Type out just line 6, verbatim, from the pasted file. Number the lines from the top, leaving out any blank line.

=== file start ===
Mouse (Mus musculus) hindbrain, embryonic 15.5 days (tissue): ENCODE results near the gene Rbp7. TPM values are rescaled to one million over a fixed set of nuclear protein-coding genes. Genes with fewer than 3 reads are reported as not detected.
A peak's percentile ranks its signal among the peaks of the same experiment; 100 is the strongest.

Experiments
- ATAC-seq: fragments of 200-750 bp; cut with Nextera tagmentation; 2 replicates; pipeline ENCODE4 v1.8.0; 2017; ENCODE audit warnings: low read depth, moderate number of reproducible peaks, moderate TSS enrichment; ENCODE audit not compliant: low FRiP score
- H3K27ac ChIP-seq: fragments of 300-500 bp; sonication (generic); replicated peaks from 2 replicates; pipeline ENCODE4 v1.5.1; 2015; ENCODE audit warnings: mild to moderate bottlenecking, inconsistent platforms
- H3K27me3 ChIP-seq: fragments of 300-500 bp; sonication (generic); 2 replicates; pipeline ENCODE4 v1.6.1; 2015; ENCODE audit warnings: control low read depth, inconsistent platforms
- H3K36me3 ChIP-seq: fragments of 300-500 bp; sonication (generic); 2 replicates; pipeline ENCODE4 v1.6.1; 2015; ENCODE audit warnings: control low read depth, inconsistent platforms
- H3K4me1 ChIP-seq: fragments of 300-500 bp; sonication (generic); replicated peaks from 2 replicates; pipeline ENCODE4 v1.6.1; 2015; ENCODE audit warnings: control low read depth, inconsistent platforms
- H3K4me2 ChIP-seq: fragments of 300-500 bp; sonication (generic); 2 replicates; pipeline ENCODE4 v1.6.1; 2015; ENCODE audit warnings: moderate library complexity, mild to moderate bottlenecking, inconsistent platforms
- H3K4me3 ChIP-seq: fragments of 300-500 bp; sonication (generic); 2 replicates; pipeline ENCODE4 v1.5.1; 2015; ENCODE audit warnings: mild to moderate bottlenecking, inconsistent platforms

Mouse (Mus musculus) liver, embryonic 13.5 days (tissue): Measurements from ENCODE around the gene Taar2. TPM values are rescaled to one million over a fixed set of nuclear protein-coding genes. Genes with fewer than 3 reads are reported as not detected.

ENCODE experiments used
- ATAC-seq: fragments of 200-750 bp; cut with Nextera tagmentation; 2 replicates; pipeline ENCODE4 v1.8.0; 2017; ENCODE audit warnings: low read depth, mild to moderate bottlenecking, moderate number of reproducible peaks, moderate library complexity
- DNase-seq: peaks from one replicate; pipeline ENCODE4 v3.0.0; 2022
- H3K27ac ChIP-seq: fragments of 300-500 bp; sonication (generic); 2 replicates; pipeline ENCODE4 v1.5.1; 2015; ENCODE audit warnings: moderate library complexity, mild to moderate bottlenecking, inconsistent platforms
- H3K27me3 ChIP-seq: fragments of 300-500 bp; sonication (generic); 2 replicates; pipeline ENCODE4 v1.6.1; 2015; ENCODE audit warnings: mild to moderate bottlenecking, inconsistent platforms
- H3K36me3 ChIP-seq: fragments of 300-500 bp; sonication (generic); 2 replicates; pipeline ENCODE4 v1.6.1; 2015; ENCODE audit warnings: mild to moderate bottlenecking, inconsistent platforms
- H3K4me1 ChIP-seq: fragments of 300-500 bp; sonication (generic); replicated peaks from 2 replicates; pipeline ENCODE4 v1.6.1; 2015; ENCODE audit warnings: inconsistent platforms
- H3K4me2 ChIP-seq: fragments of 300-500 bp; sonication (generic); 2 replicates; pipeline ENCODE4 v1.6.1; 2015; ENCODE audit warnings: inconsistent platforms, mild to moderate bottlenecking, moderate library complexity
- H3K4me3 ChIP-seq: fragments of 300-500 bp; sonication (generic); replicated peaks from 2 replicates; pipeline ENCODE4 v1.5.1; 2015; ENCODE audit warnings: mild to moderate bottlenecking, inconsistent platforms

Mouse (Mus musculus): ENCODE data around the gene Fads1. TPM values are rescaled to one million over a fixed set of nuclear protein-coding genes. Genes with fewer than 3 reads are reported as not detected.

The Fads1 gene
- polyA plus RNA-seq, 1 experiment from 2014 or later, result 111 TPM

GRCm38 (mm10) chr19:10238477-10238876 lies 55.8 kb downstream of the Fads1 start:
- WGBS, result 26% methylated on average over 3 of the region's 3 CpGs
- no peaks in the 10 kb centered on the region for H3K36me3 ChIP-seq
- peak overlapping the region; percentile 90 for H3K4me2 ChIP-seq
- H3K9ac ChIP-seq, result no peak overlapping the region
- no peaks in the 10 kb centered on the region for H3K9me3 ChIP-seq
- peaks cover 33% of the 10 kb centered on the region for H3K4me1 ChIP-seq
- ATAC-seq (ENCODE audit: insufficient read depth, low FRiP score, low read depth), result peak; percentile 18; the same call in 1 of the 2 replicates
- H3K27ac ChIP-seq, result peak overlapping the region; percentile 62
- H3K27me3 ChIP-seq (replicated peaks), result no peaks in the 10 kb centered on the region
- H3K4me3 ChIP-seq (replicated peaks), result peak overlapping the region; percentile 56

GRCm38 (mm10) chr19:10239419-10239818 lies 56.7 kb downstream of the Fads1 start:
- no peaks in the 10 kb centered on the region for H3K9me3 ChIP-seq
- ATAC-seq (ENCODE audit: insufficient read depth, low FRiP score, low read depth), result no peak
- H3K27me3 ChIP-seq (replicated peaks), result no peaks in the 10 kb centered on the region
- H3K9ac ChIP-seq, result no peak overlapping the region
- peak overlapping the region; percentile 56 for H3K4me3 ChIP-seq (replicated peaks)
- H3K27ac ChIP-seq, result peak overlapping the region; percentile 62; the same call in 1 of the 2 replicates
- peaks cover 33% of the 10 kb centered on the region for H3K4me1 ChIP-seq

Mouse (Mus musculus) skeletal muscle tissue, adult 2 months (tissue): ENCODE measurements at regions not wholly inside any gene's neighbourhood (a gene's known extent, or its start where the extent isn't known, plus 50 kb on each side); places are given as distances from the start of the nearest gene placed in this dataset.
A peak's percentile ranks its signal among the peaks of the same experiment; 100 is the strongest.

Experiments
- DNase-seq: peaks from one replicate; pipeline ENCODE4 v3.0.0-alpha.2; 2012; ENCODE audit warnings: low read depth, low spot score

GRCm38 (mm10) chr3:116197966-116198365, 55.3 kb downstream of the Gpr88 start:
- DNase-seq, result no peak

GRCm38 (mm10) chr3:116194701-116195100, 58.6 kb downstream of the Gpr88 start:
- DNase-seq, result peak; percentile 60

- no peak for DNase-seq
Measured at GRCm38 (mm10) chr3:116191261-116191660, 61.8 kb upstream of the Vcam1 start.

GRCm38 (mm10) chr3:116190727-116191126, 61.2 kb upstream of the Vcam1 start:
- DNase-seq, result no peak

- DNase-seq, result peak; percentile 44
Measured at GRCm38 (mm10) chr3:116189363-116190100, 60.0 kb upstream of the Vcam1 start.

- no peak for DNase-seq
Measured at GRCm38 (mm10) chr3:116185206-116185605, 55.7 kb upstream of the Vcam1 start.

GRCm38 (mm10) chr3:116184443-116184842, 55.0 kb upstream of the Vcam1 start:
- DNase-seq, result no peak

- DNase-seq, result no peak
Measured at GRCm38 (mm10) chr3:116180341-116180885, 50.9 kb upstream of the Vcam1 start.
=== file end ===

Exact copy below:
- H3K27me3 ChIP-seq: fragments of 300-500 bp; sonication (generic); 2 replicates; pipeline ENCODE4 v1.6.1; 2015; ENCODE audit warnings: control low read depth, inconsistent platforms